It isn’t enough to write a book. You have to throw yourself onto the self-promotional train and embrace technology. As you write your novel, keep in mind the potential marketing tie-ins. Is there a swag item that relates to the story? A blog topic related to your research? Make decisions about doing a virtual tour, a book launch party, an advertising campaign. Book ads ahead of time and solicit endorsements. If you have a trad or small press publisher, they can help you. But you’ll still be doing many of these activities yourself. Reinforce your brand with everything you do. Update your website and be active on social media. Give yourself an allotted time period, like two weeks, just to plan your promotional campaign. And while you’re in this phase, you can begin Stage One for the next book all over again. Go here for a Book Promotion Countdown Checklist



Each stage is valuable, and you should take the time you need. Be sure to assess your activity later on to see what worked and what didn’t. Then put your Butt in Chair and Hands on Keyboard and get cracking on the next book. Now here’s a question for you. Which of these phases consumes the most amount of your time?

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0 thoughts on “Five Stages of Writing

  1. An excellent discussion, Nancy. I have to agree with Terry, for me marketing and promotion are the most time-consuming–and certainly for me the most difficult.

  2. Excellent essay. I have to agree regarding setting daily & weekly goals. This is the best advice I ever received, and I pass it along every chance I get. Personally, I find that writing and revising take the most time but are also the most enjoyable. Marketing is time consuming, and definitely my least favorite.

    1. Good points, Steven, thanks for sharing. Some authors like marketing; others would rather just write the next book. We need to achieve the proper balance, and that’s an individual thing.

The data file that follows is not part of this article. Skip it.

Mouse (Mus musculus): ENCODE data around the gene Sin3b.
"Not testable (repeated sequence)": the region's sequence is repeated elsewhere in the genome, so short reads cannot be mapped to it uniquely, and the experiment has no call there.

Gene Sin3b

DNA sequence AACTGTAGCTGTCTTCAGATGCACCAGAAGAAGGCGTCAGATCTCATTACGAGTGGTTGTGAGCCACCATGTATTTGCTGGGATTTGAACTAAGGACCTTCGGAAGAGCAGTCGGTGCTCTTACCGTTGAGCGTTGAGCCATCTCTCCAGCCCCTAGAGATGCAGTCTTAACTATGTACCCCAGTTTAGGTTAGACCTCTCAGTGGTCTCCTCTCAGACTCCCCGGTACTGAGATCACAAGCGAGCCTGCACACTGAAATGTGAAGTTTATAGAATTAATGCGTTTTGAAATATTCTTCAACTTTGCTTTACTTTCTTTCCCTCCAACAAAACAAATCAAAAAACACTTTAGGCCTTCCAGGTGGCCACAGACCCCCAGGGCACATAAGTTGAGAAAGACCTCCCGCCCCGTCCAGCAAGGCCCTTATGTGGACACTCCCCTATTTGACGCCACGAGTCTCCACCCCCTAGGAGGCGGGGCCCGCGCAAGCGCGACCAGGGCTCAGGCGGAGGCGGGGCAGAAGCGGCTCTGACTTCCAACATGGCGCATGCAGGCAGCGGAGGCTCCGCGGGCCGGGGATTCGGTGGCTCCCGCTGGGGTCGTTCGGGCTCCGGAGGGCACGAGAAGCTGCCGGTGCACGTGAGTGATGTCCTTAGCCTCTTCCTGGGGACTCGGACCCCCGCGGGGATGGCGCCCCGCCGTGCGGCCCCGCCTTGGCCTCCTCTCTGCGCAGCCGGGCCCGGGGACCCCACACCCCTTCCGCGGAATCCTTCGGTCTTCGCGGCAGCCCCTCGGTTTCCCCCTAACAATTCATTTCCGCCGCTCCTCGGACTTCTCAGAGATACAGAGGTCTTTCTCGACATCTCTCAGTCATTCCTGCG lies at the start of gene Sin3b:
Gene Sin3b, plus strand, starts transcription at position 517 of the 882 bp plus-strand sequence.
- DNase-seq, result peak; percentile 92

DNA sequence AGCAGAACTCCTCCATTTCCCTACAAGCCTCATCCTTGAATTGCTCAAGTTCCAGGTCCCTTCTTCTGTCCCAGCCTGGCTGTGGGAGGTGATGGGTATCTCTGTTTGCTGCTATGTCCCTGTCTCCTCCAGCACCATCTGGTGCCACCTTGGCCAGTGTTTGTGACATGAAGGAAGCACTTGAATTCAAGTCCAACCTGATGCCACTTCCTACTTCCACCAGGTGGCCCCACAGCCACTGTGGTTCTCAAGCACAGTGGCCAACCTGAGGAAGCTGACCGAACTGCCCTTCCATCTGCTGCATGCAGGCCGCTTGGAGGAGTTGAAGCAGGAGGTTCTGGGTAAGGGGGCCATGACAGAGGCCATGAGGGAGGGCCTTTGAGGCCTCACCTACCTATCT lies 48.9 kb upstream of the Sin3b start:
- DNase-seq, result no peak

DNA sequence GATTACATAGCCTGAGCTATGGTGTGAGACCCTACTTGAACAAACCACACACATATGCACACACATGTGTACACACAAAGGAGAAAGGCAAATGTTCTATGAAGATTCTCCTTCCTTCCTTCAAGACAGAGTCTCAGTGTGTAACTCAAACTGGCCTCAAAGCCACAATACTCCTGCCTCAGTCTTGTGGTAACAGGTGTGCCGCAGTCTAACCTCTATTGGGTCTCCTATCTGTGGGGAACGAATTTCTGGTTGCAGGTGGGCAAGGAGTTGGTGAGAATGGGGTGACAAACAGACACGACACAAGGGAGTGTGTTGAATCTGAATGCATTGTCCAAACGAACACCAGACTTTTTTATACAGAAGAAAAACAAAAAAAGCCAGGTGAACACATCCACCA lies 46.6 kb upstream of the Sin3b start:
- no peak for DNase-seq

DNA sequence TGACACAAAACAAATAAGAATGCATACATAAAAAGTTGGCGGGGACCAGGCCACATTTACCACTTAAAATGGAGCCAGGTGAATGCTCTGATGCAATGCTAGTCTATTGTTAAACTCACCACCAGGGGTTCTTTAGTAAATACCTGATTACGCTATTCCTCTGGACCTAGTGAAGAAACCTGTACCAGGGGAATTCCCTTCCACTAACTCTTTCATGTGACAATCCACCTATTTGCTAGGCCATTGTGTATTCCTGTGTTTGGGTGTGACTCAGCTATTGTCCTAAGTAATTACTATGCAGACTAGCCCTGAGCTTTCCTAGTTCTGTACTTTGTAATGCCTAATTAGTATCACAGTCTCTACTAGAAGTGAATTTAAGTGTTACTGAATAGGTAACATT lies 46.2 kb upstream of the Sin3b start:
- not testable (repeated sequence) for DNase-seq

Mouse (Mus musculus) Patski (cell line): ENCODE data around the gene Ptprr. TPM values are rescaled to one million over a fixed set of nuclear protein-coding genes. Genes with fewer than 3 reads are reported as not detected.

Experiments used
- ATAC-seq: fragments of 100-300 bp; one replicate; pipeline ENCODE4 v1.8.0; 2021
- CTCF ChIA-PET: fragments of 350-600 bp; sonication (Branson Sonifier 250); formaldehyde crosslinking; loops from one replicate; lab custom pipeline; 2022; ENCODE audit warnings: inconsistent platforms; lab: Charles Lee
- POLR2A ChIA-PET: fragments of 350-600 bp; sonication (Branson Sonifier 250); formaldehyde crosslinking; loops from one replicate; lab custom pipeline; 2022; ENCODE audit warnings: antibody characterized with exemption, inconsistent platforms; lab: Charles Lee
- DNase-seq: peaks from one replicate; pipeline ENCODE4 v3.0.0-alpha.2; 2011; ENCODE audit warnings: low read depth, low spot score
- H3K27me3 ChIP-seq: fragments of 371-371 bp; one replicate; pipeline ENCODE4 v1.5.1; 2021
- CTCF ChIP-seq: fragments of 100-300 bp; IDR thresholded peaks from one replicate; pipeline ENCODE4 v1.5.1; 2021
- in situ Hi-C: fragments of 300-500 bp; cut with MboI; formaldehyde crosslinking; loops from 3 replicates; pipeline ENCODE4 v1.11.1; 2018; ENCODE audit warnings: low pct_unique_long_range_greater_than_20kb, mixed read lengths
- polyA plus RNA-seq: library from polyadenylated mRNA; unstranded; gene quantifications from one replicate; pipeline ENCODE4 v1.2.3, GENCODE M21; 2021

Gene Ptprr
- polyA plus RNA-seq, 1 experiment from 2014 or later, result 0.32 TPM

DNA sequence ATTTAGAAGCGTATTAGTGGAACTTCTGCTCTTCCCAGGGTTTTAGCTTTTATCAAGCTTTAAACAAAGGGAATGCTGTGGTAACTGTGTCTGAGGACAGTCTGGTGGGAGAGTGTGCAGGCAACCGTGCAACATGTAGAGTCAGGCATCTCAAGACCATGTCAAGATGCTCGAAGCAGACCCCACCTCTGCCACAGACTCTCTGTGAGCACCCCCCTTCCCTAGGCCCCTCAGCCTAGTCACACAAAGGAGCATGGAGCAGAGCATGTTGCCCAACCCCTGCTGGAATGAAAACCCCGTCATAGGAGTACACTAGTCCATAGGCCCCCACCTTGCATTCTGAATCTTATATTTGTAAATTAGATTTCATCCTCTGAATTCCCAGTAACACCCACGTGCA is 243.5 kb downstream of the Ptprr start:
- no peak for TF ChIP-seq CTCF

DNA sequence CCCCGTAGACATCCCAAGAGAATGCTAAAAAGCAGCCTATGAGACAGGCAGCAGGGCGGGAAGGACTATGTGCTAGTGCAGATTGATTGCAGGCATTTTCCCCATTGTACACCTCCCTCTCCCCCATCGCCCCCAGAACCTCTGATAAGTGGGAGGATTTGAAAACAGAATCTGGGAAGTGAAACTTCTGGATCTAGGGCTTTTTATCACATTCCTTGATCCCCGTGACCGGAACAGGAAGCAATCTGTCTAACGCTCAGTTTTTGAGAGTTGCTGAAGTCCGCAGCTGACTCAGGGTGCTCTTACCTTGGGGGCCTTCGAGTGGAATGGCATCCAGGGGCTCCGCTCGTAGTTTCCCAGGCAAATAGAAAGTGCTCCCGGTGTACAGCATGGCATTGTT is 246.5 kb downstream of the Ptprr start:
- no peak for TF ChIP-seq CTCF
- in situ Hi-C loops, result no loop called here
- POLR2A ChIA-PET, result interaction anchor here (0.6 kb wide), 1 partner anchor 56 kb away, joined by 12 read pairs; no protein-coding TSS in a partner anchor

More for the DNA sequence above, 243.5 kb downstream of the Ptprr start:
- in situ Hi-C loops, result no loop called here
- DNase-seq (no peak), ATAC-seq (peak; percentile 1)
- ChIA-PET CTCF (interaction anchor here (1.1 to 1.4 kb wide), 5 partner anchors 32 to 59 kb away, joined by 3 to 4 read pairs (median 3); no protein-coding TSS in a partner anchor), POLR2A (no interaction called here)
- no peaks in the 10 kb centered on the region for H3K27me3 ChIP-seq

3. By far the hardest part for me is the first draft. We’re told to plunk our butts in the chair and write. To me, this sometimes feels like telling a student pilot, “Just sit in the seat and fly the plane.” I’ve looked for tips and hints on how to “just write”, but they seem lacking–perhaps because no one wants to revel just how terrible their terrible first draft is. A subject for another post, perhaps?

    1. You’re talking about plotting. I write a synopsis before writing chapter one, so I know where I’m going in the story. Chapter-by-chapter outlines can help as well. You seem to be struggling with the “seat of the pants” method and might be more of a plotter. Perhaps you need to sit and plot out your story beforehand. Here are some tips on synopsis writing: Your story can still have surprises, in which case you’ll go back and revise the synopsis when you’re done. Make sure before you write each scene that you know what needs to happen there.

  4. Terrific Post! Very informative for your readers. There’s so much more that goes into being a writer nowadays. Good Luck to you in the future. You’ve definitely got another reader in me. I love your covers!

    1. Thanks so much, Stephanie. Yes, things have changed since I started writing. We have more choices now, but we also have much more work to do. As for my covers…I love them, too!

  5. One day I hope to go through all 5 steps! I’d love to do the last one most – I seem to start writing, put it aside for family obligations and don’t find my way back. Hoping one day I can focus for longer than an hour at a time to write!

    1. You have to take your writing seriously for others to treat it that way. Carve an hour into your day and make that inviolate. Then stretch it to two, time permitting.

    1. Not easy and not romantic. It’s nose to the grindstone from dawn to dusk. Seriously, I work 12 hours a day at this career, and little of that is actual writing. It’s fan feedback and love of storytelling that keeps me going.

  6. I am really impressed with the information provided. I am not an author and had no idea what was involved in the process. Thanks.

  7. This is a nice, succinct article on the writing/publishing process. I think every writer has at least a couple of these stages that s/he wants to skimp on. I’ve been careful to keep learning about the latter stages while I continue to work through the earlier ones. As I used to tell my college students, “Writing is a process, not an event.”